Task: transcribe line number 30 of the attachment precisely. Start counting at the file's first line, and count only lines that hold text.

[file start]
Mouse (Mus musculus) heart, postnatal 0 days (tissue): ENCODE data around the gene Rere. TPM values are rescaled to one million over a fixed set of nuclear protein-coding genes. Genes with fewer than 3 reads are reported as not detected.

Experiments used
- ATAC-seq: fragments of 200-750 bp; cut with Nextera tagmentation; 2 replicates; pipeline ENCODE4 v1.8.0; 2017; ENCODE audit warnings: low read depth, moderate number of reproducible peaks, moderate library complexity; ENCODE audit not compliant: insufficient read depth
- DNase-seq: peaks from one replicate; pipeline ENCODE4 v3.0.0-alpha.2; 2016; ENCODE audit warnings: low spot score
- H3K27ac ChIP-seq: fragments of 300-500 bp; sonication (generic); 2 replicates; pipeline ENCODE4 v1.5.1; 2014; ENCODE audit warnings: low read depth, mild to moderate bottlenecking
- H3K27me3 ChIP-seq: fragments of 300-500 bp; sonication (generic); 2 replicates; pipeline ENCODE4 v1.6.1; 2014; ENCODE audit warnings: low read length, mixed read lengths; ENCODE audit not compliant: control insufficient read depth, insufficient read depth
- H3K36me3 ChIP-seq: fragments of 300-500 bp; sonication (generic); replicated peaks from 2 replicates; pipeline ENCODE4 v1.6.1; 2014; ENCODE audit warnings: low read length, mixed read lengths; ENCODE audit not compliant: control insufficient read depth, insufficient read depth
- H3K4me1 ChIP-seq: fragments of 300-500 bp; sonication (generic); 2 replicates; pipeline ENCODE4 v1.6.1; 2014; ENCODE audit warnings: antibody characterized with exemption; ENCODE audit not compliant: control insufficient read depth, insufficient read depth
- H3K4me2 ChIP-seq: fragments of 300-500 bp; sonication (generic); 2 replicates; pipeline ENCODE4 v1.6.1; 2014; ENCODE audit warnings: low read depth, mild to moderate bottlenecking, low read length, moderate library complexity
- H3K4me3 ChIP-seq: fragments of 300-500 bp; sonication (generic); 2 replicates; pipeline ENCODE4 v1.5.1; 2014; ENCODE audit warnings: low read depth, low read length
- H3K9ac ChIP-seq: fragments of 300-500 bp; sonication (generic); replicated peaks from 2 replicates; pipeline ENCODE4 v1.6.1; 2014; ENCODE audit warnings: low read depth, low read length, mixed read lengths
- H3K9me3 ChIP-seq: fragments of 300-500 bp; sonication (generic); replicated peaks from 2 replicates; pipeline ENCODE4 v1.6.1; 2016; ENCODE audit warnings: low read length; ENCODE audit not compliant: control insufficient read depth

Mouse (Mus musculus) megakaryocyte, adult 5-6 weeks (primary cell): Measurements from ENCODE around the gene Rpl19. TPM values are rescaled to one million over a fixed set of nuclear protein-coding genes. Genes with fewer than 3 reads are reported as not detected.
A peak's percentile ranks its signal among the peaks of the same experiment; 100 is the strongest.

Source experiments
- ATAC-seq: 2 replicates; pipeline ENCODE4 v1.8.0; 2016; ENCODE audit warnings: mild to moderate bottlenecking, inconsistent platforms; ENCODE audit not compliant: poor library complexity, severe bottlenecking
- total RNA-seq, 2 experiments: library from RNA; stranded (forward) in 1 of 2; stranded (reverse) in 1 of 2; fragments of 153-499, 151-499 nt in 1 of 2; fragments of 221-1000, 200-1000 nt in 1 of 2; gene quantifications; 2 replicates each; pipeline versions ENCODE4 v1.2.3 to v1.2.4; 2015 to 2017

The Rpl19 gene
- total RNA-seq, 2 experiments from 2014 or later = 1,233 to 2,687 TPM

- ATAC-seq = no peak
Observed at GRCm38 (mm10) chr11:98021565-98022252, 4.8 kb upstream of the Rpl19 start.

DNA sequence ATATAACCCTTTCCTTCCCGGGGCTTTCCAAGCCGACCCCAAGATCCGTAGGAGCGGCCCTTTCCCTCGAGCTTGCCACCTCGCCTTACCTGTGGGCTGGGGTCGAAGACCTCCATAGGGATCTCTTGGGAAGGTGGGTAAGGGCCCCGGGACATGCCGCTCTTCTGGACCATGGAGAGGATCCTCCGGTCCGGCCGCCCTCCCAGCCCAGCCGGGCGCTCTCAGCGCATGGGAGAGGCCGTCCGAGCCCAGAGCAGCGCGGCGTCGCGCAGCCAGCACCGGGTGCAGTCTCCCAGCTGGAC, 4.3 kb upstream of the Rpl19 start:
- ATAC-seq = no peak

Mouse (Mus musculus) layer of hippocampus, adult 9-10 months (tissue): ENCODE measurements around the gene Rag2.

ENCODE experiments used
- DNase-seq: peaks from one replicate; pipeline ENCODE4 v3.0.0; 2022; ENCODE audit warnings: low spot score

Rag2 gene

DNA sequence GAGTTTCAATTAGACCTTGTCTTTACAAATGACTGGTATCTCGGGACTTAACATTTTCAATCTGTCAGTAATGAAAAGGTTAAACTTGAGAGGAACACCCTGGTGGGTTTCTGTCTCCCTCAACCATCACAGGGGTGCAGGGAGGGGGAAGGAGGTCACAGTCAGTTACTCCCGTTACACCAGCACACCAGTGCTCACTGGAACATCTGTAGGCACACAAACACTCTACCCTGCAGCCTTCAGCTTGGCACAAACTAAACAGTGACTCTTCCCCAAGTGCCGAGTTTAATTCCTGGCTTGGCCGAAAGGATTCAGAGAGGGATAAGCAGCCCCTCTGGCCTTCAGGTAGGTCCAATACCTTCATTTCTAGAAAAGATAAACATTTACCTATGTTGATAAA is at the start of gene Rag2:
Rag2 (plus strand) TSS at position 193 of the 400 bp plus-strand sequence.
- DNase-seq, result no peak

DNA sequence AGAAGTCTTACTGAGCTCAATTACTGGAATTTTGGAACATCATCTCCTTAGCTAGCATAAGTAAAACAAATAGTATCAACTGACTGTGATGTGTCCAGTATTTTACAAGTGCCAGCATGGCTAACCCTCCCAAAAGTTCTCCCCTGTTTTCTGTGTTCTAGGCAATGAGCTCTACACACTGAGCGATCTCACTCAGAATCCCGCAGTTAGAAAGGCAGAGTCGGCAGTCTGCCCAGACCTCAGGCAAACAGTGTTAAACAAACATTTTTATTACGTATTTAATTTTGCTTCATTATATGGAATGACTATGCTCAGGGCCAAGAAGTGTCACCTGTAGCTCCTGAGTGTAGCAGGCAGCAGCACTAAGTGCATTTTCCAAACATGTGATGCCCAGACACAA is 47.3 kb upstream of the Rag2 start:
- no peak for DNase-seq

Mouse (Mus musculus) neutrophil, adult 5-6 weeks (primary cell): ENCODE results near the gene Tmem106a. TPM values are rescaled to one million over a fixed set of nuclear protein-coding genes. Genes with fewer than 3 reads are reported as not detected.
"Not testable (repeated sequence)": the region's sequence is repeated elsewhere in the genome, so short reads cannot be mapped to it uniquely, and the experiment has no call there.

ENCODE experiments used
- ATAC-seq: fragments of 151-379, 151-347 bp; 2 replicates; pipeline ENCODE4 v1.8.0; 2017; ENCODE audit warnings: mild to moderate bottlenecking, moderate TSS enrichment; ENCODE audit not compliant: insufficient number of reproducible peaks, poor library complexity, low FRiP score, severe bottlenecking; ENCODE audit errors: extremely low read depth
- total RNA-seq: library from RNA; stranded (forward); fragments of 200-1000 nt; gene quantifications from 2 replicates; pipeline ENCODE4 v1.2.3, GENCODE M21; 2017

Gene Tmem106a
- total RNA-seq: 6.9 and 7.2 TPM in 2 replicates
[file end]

- DNase-seq, result no peak